## Pressure Relations and Vertical Equilibrium in the Turbulent, Multiphase ISM

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Koyama, H.

Ostriker, E. C.

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We use numerical simulations of turbulent, multiphase, self-gravitating gas
orbiting in model disk galaxies to study the relationships among pressure, the
vertical gas distribution, and the ratio of dense to diffuse gas. We show that
the disk height and mean midplane pressure are consistent with effective
hydrostatic equilibrium, provided that the turbulent vertical velocity
dispersion and gas self-gravity are included. Mass-weighted pressures are an
order of magnitude higher than the midplane pressure because self-gravity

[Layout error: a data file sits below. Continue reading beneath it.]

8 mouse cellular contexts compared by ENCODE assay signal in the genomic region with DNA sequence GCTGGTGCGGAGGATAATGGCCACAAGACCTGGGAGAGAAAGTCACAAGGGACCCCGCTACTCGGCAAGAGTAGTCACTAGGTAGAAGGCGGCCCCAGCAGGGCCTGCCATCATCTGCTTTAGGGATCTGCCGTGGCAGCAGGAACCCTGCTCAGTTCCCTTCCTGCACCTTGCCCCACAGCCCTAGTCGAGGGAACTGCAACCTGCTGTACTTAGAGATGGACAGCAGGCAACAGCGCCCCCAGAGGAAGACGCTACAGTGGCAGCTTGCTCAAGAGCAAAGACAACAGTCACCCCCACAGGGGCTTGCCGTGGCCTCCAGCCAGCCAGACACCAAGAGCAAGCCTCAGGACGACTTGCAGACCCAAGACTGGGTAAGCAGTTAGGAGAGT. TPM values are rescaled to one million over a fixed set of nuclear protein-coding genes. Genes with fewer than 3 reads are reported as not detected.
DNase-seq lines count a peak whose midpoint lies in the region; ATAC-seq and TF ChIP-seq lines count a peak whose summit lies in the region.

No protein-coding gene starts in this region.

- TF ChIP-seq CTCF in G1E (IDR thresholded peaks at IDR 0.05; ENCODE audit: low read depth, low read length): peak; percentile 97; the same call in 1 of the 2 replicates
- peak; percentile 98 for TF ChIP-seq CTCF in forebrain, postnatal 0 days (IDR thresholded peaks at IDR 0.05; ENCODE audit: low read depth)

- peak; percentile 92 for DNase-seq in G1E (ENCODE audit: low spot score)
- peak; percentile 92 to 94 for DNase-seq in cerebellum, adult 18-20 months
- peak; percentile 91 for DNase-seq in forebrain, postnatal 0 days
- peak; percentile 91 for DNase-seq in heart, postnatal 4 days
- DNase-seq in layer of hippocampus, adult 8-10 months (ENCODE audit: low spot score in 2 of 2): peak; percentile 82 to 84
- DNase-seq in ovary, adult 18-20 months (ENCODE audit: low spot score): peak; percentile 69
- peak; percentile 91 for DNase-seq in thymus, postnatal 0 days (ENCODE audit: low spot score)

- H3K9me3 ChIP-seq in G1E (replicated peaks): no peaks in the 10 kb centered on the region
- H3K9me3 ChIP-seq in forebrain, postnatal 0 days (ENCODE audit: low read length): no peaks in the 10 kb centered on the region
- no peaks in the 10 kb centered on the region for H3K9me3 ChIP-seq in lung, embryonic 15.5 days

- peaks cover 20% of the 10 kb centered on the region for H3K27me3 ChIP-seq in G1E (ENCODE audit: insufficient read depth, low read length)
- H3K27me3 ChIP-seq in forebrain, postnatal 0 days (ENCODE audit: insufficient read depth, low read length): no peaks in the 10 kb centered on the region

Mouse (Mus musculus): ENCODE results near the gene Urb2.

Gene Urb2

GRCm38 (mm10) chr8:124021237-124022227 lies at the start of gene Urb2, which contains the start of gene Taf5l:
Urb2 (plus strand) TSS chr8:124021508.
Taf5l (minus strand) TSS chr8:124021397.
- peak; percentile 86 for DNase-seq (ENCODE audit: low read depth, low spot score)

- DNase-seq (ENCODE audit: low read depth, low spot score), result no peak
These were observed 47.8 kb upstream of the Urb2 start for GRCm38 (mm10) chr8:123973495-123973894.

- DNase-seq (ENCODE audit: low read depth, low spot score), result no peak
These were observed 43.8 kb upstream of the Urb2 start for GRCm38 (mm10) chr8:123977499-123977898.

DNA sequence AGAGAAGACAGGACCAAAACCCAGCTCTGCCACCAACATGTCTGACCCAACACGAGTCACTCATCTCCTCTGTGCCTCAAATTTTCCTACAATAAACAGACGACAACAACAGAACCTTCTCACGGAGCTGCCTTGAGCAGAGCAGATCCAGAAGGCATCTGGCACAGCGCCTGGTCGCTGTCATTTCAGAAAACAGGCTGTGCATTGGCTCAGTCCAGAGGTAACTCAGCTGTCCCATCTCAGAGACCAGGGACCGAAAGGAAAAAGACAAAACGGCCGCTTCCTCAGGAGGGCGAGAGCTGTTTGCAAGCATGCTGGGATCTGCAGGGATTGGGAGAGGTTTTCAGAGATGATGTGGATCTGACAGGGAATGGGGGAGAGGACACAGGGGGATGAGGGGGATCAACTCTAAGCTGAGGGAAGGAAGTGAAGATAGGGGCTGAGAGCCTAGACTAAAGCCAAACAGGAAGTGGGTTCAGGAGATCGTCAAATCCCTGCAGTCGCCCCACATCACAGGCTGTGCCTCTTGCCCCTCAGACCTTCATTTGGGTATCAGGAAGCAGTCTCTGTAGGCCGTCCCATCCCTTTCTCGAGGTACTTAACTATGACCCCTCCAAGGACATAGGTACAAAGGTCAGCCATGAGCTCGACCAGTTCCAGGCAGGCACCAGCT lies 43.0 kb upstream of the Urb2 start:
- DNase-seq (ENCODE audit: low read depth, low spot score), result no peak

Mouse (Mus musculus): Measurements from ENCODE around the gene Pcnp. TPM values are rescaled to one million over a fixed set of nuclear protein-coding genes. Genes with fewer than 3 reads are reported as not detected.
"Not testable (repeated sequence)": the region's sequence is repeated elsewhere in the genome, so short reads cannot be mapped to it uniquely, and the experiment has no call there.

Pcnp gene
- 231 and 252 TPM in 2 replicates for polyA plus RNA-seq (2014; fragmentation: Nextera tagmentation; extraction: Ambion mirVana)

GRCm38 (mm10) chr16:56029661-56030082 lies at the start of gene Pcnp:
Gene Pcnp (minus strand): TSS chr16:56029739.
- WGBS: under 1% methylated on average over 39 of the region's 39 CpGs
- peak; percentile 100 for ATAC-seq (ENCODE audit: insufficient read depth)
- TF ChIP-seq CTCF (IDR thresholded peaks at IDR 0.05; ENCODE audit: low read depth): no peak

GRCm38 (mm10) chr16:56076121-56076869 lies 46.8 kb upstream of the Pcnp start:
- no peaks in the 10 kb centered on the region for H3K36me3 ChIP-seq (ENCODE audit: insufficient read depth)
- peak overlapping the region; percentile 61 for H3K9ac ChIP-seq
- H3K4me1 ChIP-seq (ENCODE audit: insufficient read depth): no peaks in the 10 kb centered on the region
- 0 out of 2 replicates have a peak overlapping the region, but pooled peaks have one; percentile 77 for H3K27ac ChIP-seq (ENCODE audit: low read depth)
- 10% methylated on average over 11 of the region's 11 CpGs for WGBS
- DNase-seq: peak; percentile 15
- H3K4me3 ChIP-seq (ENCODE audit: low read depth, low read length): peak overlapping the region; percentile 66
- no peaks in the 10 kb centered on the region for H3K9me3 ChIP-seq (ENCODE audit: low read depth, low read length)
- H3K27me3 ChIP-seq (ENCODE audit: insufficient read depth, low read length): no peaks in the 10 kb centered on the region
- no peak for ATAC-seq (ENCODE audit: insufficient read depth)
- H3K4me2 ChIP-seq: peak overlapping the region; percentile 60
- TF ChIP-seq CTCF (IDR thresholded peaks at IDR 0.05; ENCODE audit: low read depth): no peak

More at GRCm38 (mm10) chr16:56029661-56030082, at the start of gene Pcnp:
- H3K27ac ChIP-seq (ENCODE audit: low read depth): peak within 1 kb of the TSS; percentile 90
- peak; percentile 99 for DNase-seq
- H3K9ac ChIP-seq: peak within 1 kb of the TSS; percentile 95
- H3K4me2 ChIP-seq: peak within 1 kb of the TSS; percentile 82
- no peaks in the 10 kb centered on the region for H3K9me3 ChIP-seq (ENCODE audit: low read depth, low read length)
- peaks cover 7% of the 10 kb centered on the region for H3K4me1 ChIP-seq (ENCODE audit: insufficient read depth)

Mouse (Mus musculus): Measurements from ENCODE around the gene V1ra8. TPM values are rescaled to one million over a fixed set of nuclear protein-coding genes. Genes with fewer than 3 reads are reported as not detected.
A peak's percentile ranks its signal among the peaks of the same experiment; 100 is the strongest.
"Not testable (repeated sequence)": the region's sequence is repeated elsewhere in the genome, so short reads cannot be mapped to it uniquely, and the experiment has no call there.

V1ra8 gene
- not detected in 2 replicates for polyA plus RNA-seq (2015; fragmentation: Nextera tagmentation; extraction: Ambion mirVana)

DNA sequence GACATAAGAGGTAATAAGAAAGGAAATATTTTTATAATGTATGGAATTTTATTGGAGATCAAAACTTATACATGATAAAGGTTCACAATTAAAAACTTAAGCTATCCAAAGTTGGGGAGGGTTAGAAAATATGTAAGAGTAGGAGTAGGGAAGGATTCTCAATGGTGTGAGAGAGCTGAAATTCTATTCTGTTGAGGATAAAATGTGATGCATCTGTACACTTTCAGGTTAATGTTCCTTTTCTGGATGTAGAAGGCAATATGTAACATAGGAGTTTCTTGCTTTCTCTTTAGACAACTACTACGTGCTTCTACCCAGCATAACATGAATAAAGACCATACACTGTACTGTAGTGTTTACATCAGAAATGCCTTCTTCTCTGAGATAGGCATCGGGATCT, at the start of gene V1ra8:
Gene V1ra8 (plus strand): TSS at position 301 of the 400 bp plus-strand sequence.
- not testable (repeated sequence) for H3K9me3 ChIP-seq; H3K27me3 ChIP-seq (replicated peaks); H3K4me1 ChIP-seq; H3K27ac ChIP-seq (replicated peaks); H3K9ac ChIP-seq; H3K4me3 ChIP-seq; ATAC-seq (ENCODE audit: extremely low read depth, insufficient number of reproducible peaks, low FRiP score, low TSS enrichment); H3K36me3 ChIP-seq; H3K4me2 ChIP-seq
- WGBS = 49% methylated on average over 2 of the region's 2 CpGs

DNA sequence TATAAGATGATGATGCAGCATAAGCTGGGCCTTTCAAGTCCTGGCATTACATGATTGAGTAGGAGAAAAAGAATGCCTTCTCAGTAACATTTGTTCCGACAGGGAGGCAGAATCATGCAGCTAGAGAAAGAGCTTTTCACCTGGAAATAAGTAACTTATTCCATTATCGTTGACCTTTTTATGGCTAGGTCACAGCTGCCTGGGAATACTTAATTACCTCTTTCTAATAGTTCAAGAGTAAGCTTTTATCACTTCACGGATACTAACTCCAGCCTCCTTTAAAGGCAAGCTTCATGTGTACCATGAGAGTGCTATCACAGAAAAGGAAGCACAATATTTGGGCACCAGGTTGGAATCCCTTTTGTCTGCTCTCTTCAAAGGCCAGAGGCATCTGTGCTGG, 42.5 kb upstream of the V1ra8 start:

concentrates gas and increases the pressure in clouds. We also investigate the
ratio Rmol=M(H2)/M(HI) for our simulations. Blitz and Rosolowsky (2006) showed
that Rmol is proportional to the estimated midplane pressure. For model series
in which the epicyclic frequency, kappa, and gas surface density, Sigma, are
proportional, we recover the empirical relation. For other model series in
which kappa and Sigma are independent, the midplane pressure and Rmol are not
well correlated. We conclude that the molecular fraction -- and star formation
rate -- of a galactic disk inherently depends on its rotational state, not just
the local values of Sigma and the stellar density rho*. The empirical
correlation between Rmol and midplane pressure implies that the "environmental
parameters" kappa, Sigma, and rho* are interdependent in real galaxies,
presumably as a consequence of evolution toward states with Toomre Q near
unity. We note that Rmol in static models far exceeds both the values in our
turbulent simulations and observed values, implying that turbulence is crucial
to obtaining a realistic molecular fraction in the ISM.

Comment: 31 pages including 9 Figures; Accepted for Publication in ApJ

Comment: 31 pages including 9 Figures; Accepted for Publication in ApJ

##### Keywords

Astrophysics